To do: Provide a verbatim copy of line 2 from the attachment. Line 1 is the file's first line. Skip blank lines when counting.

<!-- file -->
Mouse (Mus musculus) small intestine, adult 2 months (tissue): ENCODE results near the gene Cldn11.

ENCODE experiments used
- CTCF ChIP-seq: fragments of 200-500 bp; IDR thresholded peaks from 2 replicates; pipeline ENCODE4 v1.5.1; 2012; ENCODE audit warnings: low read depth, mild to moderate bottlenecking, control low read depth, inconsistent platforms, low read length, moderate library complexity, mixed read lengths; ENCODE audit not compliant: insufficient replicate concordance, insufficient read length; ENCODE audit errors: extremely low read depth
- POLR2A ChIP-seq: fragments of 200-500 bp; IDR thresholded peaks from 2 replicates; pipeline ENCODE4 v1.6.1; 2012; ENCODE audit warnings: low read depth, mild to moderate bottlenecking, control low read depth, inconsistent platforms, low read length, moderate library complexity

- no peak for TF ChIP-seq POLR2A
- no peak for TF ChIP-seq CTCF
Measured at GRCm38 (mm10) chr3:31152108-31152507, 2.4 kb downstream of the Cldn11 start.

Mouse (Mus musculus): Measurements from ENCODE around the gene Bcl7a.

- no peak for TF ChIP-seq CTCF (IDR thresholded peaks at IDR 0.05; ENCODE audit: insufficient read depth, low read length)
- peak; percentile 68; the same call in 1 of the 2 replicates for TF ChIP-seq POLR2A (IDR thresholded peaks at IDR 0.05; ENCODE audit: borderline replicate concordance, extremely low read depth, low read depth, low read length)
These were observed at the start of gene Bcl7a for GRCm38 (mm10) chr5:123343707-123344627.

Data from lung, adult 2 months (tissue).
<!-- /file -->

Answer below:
ENCODE experiments used